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Sunday, October 24, 2021

Glastonbury Festival: Traces of drugs found in river at site


Environmentally damaging levels of drugs have been found in the river running through the Glastonbury Festival site.

Scientists have warned that the Whitelake River in Somerset contains “dangerous” levels of MDMA and cocaine.

They suspect that public urination is to blame for the increase and have urged festivalgoers to use the restrooms provided.

Researchers are concerned that it will jeopardise efforts to conserve rare European eels in the area.

Before, during, and after the 2019 festival, measurements were taken both upstream and downstream of the site.

The study discovered that MDMA concentrations quadrupled in the week following the festival, implying long-term release from the site.

According to a Glastonbury Festival spokesman, the Environment Agency did not raise any concerns with them following the 2019 event.

“Protecting our local streams and wildlife is critical to us at Glastonbury Festival, and we have a thorough and successful waterways sampling regime in place during each festival, as agreed with the Environment Agency,” he said.

“We are aware that festivalgoers urinating on the land pose the greatest threat to our waterways – and the wildlife for which they provide habitat.”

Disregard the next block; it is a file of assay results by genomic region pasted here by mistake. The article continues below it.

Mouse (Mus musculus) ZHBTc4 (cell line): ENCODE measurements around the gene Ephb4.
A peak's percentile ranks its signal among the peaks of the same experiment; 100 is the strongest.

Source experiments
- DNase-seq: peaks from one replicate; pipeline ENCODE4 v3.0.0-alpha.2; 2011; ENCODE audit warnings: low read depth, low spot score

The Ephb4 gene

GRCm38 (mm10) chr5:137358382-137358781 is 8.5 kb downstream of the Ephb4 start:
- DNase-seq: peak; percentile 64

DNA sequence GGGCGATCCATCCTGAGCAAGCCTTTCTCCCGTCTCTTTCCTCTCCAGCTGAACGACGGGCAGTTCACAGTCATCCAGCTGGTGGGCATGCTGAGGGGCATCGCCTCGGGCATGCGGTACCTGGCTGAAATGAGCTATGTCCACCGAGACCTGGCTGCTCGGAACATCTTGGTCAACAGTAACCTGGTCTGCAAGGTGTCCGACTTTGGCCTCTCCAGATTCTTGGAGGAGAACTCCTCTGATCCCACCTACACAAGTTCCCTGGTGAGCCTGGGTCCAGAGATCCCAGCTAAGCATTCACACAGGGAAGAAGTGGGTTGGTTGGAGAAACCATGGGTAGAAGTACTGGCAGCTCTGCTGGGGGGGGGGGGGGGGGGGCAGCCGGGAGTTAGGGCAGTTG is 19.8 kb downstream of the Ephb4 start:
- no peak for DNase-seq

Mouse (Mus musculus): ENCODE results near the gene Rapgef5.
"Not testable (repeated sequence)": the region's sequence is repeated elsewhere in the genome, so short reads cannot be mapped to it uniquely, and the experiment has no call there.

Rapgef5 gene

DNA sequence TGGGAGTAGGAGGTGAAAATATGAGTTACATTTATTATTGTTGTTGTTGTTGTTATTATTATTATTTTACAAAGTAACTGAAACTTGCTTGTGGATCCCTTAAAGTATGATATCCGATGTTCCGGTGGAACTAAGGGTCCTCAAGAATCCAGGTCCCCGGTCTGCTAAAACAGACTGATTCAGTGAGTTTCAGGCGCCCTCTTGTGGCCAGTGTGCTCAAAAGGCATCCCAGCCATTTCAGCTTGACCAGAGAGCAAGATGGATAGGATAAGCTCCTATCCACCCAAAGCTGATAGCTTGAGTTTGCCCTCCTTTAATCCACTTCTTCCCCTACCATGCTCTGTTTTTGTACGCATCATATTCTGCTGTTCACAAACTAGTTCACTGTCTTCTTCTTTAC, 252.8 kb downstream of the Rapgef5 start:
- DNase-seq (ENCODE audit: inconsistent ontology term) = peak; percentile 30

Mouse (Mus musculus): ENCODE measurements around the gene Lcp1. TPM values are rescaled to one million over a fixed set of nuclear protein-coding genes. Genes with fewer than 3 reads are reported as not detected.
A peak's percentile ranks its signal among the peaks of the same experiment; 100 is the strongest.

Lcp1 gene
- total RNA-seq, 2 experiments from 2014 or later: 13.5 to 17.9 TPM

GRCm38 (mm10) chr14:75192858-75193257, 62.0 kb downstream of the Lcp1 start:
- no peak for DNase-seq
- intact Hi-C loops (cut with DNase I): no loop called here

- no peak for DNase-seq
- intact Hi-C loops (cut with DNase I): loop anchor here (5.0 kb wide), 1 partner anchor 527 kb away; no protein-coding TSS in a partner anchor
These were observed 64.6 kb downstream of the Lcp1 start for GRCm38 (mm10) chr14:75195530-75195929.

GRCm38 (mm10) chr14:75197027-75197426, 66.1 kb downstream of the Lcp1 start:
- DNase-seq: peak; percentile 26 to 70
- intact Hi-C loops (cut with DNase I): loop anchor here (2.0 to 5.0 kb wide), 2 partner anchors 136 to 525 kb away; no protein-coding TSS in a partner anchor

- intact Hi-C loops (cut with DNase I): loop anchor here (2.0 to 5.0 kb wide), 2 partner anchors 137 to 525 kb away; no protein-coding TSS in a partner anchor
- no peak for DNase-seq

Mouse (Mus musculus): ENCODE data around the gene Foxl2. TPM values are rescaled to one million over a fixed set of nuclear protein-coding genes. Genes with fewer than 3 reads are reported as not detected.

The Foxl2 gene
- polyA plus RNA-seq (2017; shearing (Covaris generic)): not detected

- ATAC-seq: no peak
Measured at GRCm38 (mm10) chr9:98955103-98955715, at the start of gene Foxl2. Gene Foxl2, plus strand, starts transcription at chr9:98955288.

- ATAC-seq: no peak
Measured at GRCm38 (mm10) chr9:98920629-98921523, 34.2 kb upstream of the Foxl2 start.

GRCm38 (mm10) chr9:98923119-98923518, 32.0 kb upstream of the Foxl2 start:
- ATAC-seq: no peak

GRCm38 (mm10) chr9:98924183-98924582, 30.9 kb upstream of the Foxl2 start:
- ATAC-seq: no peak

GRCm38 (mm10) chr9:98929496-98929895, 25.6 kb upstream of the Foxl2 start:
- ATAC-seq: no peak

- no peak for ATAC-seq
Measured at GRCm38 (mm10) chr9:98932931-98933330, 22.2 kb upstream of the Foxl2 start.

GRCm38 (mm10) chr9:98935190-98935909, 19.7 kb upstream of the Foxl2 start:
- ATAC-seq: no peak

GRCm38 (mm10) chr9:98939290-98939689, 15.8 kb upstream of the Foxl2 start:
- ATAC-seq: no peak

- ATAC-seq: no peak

He added that it does not condone the use of illegal drugs and continues to “successfully strongly discourage” public urination.

“We are eager to see the full details of this new research and would be delighted to collaborate with the researchers,” said the spokesman.

‘Public urination happens’

Bangor University’s Dr. Christian Dunn stated: “The environmental impact is our primary concern. This study discovered that drugs are being released at levels high enough to disrupt the European eel’s lifecycle ” We also need to raise awareness about drug and pharmaceutical waste, which is a hidden, worisomely understudied, but potentially devastating pollutant.”

Dan Aberg, a master’s student in the university’s School of Natural Sciences, added: “Every music festival has illicit drug contamination from public urination.

“Unfortunately, because Glastonbury Festival is so close to a river, any drugs released by festival attendees have little time to degrade in the soil before entering the fragile freshwater ecosystem.”

Further research into environmentally friendly treatment methods to reduce the release and impact of illicit drugs from festivals has been suggested.

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